B&O P-7 "President" Class 4-6-2 Pacific Steam Locomotive
The Baltimore and Ohio Railroad P-7 class was comprised of 21 4-6-2 Pacific-type locomotives. 20 units were built by the Baldwin Locomotive Works between 1927 and 1928. These were numbered from 5300 to 5319 and named after American presidents. One additional locomotive was built by the B&O shops and numbered 5320, which brought the total number in the class to 21.

The basic design was of the P7 class was taken from the USRA Heavy Pacific, however the B&O units were visually unique, and with many different sub-classes (P-7a,b,c,d, etc.) and subsequent modifications, the individual units were often visually unique to each other.

No. 5304 "President Monroe"

B&O No. 5304, the “President Monroe” was the only locomotive in the class to actually be streamlined at two different times during its working career. It was first streamlined in 1937 by the famous industrial designer Otto Kuhler and re-classed as a P-7a. In this streamlined format, it was named “The Royal Blue” and pulled a matching train. Due to its shape, it was soon nicknamed “The Bullet”. No. 5304's streamlined shrouding was removed around 1939-40 and the engine was again returned to an ordinary P7 class locomotive. In 1946, the locomotive was again streamlined for use on the B&O's new Cincinattian passenger train.

The Cincinattian

The B&O inaugurated the Cincinattian on January 19, 1947, with service between Baltimore, Maryland and Cincinnati, Ohio. The Cincinnatian is most famed for its original dedicated equipment, rebuilt in the B&O Mount Clare Shops. The design work was done by Olive Dennis, a pioneering civil engineer employed by the railroad and appointed by Daniel Willard to a special position in charge of such work for passenger service. Four P-7 "president" class Pacific locomotives (Nos. 5301-5304) were rebuilt and shrouded as class P-7d, with roller bearings on all axles and larger six-axle tenders. Older heavyweight passenger cars were completely stripped and rebuilt as streamliners. The livery used the blue and gray scheme designed by Otto Kuhler, which Dennis laid on the engine and tender in a pattern of horizontal stripes and angled lines.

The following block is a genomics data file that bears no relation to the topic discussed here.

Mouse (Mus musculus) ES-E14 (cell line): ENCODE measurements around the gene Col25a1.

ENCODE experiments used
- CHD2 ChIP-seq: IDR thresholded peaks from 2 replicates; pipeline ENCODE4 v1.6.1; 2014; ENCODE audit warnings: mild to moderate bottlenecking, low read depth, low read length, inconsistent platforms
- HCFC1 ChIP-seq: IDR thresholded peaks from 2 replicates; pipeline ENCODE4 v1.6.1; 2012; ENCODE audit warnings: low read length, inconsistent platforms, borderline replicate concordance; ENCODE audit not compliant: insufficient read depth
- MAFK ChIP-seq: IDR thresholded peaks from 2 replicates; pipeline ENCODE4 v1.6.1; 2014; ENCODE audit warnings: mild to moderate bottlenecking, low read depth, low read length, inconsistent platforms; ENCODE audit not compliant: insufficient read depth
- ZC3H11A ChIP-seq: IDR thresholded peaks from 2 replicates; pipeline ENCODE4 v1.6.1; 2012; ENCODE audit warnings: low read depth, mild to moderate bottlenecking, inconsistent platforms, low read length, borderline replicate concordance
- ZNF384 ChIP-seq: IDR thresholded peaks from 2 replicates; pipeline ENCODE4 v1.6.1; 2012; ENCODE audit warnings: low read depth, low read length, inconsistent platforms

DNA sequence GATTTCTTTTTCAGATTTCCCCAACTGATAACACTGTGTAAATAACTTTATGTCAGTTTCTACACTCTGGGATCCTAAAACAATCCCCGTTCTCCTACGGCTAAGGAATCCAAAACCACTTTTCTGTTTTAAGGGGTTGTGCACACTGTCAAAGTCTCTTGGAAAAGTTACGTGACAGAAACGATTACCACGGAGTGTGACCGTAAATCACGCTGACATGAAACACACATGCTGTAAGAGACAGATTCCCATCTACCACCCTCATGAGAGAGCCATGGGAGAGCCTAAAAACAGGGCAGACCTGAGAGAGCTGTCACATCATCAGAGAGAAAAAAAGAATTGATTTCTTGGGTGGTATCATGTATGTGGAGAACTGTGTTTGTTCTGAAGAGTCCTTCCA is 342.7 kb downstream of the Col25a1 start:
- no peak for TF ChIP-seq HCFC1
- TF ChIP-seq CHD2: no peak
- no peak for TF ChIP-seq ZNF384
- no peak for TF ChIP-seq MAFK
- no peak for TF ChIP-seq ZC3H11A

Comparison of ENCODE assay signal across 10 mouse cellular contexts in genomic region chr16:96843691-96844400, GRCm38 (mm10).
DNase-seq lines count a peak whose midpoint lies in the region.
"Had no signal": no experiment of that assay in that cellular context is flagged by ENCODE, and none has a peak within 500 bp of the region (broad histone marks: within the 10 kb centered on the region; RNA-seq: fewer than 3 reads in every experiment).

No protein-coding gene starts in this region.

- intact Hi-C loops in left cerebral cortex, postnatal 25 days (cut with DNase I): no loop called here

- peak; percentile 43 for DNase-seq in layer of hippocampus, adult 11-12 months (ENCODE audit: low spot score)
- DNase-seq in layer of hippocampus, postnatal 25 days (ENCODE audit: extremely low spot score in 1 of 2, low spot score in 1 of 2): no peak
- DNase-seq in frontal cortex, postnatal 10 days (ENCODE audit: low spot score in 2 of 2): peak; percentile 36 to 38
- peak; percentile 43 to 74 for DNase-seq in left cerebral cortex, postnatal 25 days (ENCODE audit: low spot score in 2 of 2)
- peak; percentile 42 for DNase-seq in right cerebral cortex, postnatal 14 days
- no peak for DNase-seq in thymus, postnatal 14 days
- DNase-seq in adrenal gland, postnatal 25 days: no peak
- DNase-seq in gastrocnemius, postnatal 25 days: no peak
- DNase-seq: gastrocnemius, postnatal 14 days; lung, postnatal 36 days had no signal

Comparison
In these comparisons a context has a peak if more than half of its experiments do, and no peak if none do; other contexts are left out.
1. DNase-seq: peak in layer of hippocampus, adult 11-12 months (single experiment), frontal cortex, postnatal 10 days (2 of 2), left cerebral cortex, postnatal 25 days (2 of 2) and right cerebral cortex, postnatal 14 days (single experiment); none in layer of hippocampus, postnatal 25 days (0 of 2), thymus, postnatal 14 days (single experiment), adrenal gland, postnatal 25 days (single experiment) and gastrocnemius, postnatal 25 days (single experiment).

B&O Class P-7 Overview

Builder: Baldwin Locomotive Works, B&O Shops
Build date: 1927-1928
Class: P-7
Number in Class: 21
Road Numbers: 5300-5320
Wheel Arrangement: 4-6-2
Driver Diameter: 80 in
Cylinders (Diameter x Stroke): 27 x 28 in
Boiler Pressure: 230 psi 
Adhesive Weight: 91 tons
Engine Weight (w/o Tender): 148 tons
Grate Area: 70 sq. ft.
Evaporative Surface: 3,790 sq. ft.
Superheater Surface: 950 sq. ft.
Disposition: Most units retired by 1957.

B&O P-7a Class Overview

Builder: Baldwin Locomotive Works
Class: P-7a
Number in Class: 1
Road Number: 5304
Wheel Arrangement: 4-6-2 
Driver Diameter: 80 in 
Cylinders (Diameter x Stroke):  27½ x 28 in
Boiler Pressure: 230 psi
Adhesive Weight: 94 tons
Engine Weight (w/o Tender): 154 tons
Grate Area: 70 sq. ft.
Evaporative Surface: 3,875 sq. ft. 
Superheater Surface: 950 sq. ft. 
Remarks: Streamlined 1937, de-streamlined 1939-1940.

See also:

The Cincinattian Passenger Train

The B&O Railroad

Streamlined Steam Locomotives

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The B&O's Cincinattian led by No. 5301, "The President Adams", a streamlined 4-6-2 Pacific style locomotive, July 1956.
The Royal Blue on the Thomas Viaduct, south of Baltimore, in a posed 1937 publicity photo. The locomotive is P-7a class No. 5304, streamlined by Otto Kuhler.
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The B&O's Cincinattian led by No. 5301, "The President Adams", a streamlined 4-6-2 Pacific style locomotive, July 1956.

The Royal Blue on the Thomas Viaduct, south of Baltimore, in a posed 1937 publicity photo. The locomotive is P-7a class No. 5304, streamlined by Otto Kuhler.